By Guest Blogger Lee Rolison
Nobody wants to see their tax dollars spent covering the operating costs of failing energy companies. That’s why debates over energy subsidies tend to be fiercely polarising. They also tend to be completely misinformed.
There’s a widespread assumption that the solar power industry is not economically viable and only survives due to generous government subsidies. This is a myth that stems from slanted media headlines and misunderstandings about how energy subsidies work. In reality, the fossil fuel industry takes the overwhelming share of energy subsidies each year, at $544bn for fossil fuels compared to $101bn for renewables globally, according to a 2012 report from the International Energy Agency (IEA). In the US, that equates to a cumulative $446.96bn for the oil and gas industry between 1994 and 2009, compared to just $5.93bn for renewables.
In a competitive business environment, the companies with the best business practices will prosper, while those that perform badly will fail. The existence of gigantic fossil fuel subsidies distorts this competitive environment, so that poorly performing businesses can survive through government support. Not only that, but energy subsidies obscure the whole cost of energy production and artificially lower prices. This means that the true cost of developing and producing fossil fuels has traditionally been shouldered, in part, by the taxpayer.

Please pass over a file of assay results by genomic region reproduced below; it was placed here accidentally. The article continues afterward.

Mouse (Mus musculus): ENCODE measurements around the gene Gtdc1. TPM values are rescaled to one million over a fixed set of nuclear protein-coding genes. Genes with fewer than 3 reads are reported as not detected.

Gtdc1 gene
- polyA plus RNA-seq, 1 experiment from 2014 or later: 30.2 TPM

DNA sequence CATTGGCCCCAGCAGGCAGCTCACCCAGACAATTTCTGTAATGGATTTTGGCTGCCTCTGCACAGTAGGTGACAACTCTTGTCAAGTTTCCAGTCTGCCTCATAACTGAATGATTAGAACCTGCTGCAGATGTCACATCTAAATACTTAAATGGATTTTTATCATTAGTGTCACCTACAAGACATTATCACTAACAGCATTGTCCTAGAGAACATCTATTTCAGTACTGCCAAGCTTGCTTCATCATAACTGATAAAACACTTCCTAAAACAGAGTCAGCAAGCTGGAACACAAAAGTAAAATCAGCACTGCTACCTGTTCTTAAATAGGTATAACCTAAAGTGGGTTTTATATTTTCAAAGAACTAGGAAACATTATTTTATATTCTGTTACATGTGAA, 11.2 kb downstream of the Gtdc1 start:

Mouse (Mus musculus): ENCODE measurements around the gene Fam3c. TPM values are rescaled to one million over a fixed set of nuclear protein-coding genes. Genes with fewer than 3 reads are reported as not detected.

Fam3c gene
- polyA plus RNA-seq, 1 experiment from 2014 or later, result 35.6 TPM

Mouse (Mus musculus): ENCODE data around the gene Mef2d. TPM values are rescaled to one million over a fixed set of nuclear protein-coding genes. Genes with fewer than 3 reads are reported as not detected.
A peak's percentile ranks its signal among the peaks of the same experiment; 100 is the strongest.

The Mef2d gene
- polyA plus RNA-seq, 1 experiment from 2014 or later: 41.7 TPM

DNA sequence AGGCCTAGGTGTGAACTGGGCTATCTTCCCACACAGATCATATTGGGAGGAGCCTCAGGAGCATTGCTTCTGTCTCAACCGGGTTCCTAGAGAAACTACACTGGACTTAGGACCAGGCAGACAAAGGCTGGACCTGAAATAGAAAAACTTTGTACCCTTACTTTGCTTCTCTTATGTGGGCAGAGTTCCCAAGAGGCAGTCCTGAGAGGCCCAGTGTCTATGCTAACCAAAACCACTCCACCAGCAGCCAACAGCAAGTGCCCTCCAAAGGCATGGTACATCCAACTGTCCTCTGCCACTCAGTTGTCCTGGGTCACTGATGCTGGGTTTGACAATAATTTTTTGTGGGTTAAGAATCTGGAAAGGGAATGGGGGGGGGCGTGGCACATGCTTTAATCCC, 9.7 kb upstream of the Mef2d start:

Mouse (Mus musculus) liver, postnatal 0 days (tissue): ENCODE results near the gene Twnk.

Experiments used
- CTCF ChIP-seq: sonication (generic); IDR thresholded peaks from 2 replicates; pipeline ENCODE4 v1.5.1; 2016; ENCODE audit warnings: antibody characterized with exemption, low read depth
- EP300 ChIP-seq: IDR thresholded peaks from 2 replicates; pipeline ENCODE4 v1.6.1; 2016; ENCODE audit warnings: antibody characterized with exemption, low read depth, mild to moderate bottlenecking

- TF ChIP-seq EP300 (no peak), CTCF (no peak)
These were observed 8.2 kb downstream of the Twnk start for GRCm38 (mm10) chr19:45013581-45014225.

This makes it very hard for alternative, cleaner energy sources to be competitive. Private investors are discouraged from putting money into alternative energy sources because that means competing with artificially low prices. Not only that, but subsidies are naturally biased in favour of large-scale productions, meaning that those who already have the most benefit disproportionately from energy subsidies. To give a crude example, someone who owns a business that requires a great deal of fuel consumption profits much more from subsidized gasoline than someone who only owns one car. Lastly, fossil fuel subsidies incentive carbon-intensive technologies and financially reward companies for taking part in the very activities that are responsible for climate change.
None of this is to say that subsidies can’t be a useful tool of government, when used correctly. But we should be moving away from a permanent subsidy model to one where subsidies primarily exist to launch new and innovative technologies. This is because young and small companies are unable to bankroll research by themselves, given that only a tiny fraction of research ever translates into a commercially viable product.
We should also remember that subsidies are useful for maintaining employment in periods of transition, just as the solar industry employs 120,000 Americans today. Lastly, and in direct opposition to how energy subsidies work today, we should be using subsidies to protect the environment and improving the air quality in our major cities. Subsidy reform makes economic sense and it makes environmental sense – it is good for the budget as it is good for the planet. As noted by Fatih Birol, Chief Economist at the IEA, without the phasing out of fossil fuel subsidies, we will not reach our climate change targets.
About the Author
Lee Rolison is a renewable energy installer who works with solar panels and other green technologies at Complete Renewables.